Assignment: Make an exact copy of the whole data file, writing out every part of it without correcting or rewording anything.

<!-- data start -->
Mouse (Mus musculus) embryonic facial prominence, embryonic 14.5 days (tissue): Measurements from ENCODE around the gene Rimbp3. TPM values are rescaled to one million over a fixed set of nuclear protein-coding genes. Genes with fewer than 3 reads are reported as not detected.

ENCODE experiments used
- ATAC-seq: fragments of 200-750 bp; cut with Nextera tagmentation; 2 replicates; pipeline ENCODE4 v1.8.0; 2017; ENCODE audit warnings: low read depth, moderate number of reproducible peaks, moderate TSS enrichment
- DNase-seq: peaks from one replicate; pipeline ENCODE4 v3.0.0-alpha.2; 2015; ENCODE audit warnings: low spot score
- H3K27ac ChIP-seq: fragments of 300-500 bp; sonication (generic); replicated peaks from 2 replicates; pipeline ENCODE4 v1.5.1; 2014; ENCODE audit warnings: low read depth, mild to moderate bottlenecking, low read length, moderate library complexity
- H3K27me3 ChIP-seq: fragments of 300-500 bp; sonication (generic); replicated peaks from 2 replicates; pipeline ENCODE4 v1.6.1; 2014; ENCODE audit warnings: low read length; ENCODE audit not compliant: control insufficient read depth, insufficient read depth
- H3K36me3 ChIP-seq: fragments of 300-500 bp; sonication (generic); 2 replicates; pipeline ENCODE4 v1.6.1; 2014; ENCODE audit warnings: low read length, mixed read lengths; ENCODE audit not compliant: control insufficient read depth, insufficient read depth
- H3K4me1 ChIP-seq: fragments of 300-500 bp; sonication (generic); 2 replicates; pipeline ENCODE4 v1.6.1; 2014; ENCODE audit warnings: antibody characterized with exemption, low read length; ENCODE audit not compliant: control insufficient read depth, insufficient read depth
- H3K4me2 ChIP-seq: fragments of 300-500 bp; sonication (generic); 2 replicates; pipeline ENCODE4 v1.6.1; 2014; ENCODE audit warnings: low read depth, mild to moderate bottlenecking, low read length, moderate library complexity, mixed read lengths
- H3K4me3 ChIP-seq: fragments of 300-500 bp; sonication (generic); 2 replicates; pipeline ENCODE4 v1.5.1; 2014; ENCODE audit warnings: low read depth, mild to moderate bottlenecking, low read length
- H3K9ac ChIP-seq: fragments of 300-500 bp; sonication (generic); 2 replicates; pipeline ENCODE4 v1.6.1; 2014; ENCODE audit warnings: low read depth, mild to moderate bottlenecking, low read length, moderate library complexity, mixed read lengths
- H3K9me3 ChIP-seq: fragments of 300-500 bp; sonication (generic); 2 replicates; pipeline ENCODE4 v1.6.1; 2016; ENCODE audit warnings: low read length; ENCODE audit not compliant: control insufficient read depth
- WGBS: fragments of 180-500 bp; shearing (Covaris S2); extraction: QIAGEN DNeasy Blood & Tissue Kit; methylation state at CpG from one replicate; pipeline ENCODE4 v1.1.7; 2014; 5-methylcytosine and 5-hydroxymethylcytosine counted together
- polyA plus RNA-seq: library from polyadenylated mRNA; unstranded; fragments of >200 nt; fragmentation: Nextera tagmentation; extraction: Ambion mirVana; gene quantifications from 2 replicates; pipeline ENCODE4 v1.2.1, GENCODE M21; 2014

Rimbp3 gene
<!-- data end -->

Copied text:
Mouse (Mus musculus) embryonic facial prominence, embryonic 14.5 days (tissue): Measurements from ENCODE around the gene Rimbp3. TPM values are rescaled to one million over a fixed set of nuclear protein-coding genes. Genes with fewer than 3 reads are reported as not detected.

ENCODE experiments used
- ATAC-seq: fragments of 200-750 bp; cut with Nextera tagmentation; 2 replicates; pipeline ENCODE4 v1.8.0; 2017; ENCODE audit warnings: low read depth, moderate number of reproducible peaks, moderate TSS enrichment
- DNase-seq: peaks from one replicate; pipeline ENCODE4 v3.0.0-alpha.2; 2015; ENCODE audit warnings: low spot score
- H3K27ac ChIP-seq: fragments of 300-500 bp; sonication (generic); replicated peaks from 2 replicates; pipeline ENCODE4 v1.5.1; 2014; ENCODE audit warnings: low read depth, mild to moderate bottlenecking, low read length, moderate library complexity
- H3K27me3 ChIP-seq: fragments of 300-500 bp; sonication (generic); replicated peaks from 2 replicates; pipeline ENCODE4 v1.6.1; 2014; ENCODE audit warnings: low read length; ENCODE audit not compliant: control insufficient read depth, insufficient read depth
- H3K36me3 ChIP-seq: fragments of 300-500 bp; sonication (generic); 2 replicates; pipeline ENCODE4 v1.6.1; 2014; ENCODE audit warnings: low read length, mixed read lengths; ENCODE audit not compliant: control insufficient read depth, insufficient read depth
- H3K4me1 ChIP-seq: fragments of 300-500 bp; sonication (generic); 2 replicates; pipeline ENCODE4 v1.6.1; 2014; ENCODE audit warnings: antibody characterized with exemption, low read length; ENCODE audit not compliant: control insufficient read depth, insufficient read depth
- H3K4me2 ChIP-seq: fragments of 300-500 bp; sonication (generic); 2 replicates; pipeline ENCODE4 v1.6.1; 2014; ENCODE audit warnings: low read depth, mild to moderate bottlenecking, low read length, moderate library complexity, mixed read lengths
- H3K4me3 ChIP-seq: fragments of 300-500 bp; sonication (generic); 2 replicates; pipeline ENCODE4 v1.5.1; 2014; ENCODE audit warnings: low read depth, mild to moderate bottlenecking, low read length
- H3K9ac ChIP-seq: fragments of 300-500 bp; sonication (generic); 2 replicates; pipeline ENCODE4 v1.6.1; 2014; ENCODE audit warnings: low read depth, mild to moderate bottlenecking, low read length, moderate library complexity, mixed read lengths
- H3K9me3 ChIP-seq: fragments of 300-500 bp; sonication (generic); 2 replicates; pipeline ENCODE4 v1.6.1; 2016; ENCODE audit warnings: low read length; ENCODE audit not compliant: control insufficient read depth
- WGBS: fragments of 180-500 bp; shearing (Covaris S2); extraction: QIAGEN DNeasy Blood & Tissue Kit; methylation state at CpG from one replicate; pipeline ENCODE4 v1.1.7; 2014; 5-methylcytosine and 5-hydroxymethylcytosine counted together
- polyA plus RNA-seq: library from polyadenylated mRNA; unstranded; fragments of >200 nt; fragmentation: Nextera tagmentation; extraction: Ambion mirVana; gene quantifications from 2 replicates; pipeline ENCODE4 v1.2.1, GENCODE M21; 2014

Rimbp3 gene